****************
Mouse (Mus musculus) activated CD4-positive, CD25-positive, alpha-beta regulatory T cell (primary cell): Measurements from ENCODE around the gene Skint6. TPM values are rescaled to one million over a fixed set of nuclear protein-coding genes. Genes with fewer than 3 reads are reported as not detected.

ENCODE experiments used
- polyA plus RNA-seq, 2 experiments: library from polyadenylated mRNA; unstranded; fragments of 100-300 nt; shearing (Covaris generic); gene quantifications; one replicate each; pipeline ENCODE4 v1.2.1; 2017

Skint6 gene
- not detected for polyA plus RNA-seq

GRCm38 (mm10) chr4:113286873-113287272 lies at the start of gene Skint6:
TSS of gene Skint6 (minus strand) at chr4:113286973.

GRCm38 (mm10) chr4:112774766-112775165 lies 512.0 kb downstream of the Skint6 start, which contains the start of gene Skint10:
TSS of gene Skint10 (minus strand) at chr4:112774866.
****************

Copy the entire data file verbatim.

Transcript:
Mouse (Mus musculus) activated CD4-positive, CD25-positive, alpha-beta regulatory T cell (primary cell): Measurements from ENCODE around the gene Skint6. TPM values are rescaled to one million over a fixed set of nuclear protein-coding genes. Genes with fewer than 3 reads are reported as not detected.

ENCODE experiments used
- polyA plus RNA-seq, 2 experiments: library from polyadenylated mRNA; unstranded; fragments of 100-300 nt; shearing (Covaris generic); gene quantifications; one replicate each; pipeline ENCODE4 v1.2.1; 2017

Skint6 gene
- not detected for polyA plus RNA-seq

GRCm38 (mm10) chr4:113286873-113287272 lies at the start of gene Skint6:
TSS of gene Skint6 (minus strand) at chr4:113286973.

GRCm38 (mm10) chr4:112774766-112775165 lies 512.0 kb downstream of the Skint6 start, which contains the start of gene Skint10:
TSS of gene Skint10 (minus strand) at chr4:112774866.